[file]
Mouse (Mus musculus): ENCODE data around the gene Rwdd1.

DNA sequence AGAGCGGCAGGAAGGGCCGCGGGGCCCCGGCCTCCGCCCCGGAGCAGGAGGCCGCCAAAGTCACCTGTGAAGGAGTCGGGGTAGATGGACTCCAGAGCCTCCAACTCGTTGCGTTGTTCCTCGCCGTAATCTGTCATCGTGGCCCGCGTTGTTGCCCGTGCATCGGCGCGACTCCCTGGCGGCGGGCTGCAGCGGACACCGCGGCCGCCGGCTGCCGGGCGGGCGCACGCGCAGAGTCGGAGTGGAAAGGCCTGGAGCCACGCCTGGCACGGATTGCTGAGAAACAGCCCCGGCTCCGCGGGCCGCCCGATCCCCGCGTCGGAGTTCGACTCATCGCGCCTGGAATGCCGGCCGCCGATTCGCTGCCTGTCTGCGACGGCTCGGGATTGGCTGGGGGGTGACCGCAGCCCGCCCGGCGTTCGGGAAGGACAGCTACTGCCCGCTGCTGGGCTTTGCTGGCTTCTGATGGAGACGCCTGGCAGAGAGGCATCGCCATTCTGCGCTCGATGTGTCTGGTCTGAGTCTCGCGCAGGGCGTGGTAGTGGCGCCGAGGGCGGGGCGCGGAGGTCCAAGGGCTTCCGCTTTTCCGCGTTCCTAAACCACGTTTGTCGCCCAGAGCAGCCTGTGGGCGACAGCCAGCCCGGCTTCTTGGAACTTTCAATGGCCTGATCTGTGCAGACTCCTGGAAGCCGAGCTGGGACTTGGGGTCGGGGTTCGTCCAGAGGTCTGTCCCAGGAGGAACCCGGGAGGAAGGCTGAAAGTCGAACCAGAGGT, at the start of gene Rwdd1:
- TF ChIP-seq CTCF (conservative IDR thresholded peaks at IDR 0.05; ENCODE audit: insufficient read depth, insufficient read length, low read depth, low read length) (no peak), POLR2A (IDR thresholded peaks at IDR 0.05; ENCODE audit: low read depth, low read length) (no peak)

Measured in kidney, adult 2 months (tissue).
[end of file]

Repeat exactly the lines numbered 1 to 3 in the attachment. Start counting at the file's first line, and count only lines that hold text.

Mouse (Mus musculus): ENCODE data around the gene Rwdd1.

DNA sequence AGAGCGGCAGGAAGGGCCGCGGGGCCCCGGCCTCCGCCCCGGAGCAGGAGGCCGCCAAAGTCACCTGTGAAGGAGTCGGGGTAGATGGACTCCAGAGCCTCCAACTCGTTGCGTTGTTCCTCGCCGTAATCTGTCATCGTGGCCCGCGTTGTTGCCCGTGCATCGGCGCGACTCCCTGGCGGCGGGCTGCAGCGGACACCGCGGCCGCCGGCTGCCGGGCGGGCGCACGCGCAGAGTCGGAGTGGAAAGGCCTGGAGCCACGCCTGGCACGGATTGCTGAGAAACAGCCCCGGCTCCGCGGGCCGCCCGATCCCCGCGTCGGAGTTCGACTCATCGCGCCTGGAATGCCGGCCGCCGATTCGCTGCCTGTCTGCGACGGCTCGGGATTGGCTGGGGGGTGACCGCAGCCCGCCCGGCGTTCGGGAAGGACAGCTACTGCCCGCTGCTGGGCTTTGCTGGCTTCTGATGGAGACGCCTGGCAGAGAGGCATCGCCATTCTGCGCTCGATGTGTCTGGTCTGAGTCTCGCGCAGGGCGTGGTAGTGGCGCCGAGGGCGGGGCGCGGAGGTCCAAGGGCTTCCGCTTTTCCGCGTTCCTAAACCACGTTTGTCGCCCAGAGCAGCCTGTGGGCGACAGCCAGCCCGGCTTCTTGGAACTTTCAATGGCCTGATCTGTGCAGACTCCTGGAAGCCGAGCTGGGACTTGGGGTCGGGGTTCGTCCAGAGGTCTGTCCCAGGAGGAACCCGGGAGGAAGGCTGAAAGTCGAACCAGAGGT, at the start of gene Rwdd1:
- TF ChIP-seq CTCF (conservative IDR thresholded peaks at IDR 0.05; ENCODE audit: insufficient read depth, insufficient read length, low read depth, low read length) (no peak), POLR2A (IDR thresholded peaks at IDR 0.05; ENCODE audit: low read depth, low read length) (no peak)